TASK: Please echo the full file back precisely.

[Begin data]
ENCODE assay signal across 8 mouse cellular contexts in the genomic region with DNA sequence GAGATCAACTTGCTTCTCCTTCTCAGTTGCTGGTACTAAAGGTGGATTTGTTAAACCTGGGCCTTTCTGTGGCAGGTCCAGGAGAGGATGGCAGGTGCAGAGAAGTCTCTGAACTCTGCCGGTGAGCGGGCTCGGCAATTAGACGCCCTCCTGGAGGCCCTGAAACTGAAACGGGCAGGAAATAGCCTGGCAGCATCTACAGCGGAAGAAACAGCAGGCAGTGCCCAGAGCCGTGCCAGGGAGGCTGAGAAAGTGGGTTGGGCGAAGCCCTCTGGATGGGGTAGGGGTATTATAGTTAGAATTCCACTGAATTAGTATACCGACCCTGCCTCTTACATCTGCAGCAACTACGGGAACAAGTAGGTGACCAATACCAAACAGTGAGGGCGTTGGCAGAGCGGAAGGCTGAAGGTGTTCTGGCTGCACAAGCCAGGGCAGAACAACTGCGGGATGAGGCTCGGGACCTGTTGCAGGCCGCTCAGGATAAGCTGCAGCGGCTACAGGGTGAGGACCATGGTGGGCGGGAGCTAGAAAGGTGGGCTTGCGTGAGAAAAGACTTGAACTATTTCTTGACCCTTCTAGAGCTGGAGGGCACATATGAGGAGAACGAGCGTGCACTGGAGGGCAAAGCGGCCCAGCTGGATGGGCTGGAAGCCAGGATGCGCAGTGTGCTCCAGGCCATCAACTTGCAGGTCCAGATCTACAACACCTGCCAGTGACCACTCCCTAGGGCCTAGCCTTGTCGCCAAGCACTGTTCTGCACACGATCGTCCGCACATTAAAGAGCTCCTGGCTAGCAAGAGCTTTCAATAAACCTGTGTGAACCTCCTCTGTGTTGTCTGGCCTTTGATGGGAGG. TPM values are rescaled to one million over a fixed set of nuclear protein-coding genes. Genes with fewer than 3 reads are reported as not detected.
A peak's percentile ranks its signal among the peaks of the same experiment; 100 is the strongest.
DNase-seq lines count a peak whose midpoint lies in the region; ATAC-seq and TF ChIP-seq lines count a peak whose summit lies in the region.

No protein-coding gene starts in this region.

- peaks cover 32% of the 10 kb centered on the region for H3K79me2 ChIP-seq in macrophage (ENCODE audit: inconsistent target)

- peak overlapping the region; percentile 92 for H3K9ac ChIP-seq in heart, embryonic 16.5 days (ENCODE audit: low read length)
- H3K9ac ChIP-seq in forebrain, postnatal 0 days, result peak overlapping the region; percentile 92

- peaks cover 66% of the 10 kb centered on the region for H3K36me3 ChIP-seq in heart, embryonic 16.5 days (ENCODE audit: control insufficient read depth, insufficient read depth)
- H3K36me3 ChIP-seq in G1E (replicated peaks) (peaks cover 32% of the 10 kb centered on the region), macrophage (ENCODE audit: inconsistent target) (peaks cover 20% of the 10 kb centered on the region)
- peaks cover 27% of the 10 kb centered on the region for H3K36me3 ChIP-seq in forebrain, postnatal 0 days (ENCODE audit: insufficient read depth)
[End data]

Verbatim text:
ENCODE assay signal across 8 mouse cellular contexts in the genomic region with DNA sequence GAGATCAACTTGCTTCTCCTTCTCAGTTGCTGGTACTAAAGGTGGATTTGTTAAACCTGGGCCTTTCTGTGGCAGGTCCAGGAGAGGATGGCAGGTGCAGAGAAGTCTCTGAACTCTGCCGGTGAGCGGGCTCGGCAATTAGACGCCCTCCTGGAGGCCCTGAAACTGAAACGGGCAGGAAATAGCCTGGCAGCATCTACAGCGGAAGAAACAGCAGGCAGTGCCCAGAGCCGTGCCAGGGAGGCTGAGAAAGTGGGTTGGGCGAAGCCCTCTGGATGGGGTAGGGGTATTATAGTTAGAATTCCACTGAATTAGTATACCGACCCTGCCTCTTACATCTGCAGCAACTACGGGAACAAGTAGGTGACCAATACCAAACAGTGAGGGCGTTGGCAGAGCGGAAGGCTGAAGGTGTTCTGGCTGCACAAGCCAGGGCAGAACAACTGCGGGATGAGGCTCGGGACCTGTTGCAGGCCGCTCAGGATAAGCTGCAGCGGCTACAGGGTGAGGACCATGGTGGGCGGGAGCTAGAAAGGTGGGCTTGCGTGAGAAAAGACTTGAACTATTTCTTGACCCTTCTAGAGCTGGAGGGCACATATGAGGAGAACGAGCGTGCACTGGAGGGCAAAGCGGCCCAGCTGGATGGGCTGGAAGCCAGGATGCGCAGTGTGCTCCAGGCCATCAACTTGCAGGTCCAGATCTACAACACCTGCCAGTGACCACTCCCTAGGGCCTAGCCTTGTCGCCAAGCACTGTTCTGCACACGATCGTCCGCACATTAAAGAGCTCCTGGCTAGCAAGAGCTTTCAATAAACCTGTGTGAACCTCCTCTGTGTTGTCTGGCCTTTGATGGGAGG. TPM values are rescaled to one million over a fixed set of nuclear protein-coding genes. Genes with fewer than 3 reads are reported as not detected.
A peak's percentile ranks its signal among the peaks of the same experiment; 100 is the strongest.
DNase-seq lines count a peak whose midpoint lies in the region; ATAC-seq and TF ChIP-seq lines count a peak whose summit lies in the region.

No protein-coding gene starts in this region.

- peaks cover 32% of the 10 kb centered on the region for H3K79me2 ChIP-seq in macrophage (ENCODE audit: inconsistent target)

- peak overlapping the region; percentile 92 for H3K9ac ChIP-seq in heart, embryonic 16.5 days (ENCODE audit: low read length)
- H3K9ac ChIP-seq in forebrain, postnatal 0 days, result peak overlapping the region; percentile 92

- peaks cover 66% of the 10 kb centered on the region for H3K36me3 ChIP-seq in heart, embryonic 16.5 days (ENCODE audit: control insufficient read depth, insufficient read depth)
- H3K36me3 ChIP-seq in G1E (replicated peaks) (peaks cover 32% of the 10 kb centered on the region), macrophage (ENCODE audit: inconsistent target) (peaks cover 20% of the 10 kb centered on the region)
- peaks cover 27% of the 10 kb centered on the region for H3K36me3 ChIP-seq in forebrain, postnatal 0 days (ENCODE audit: insufficient read depth)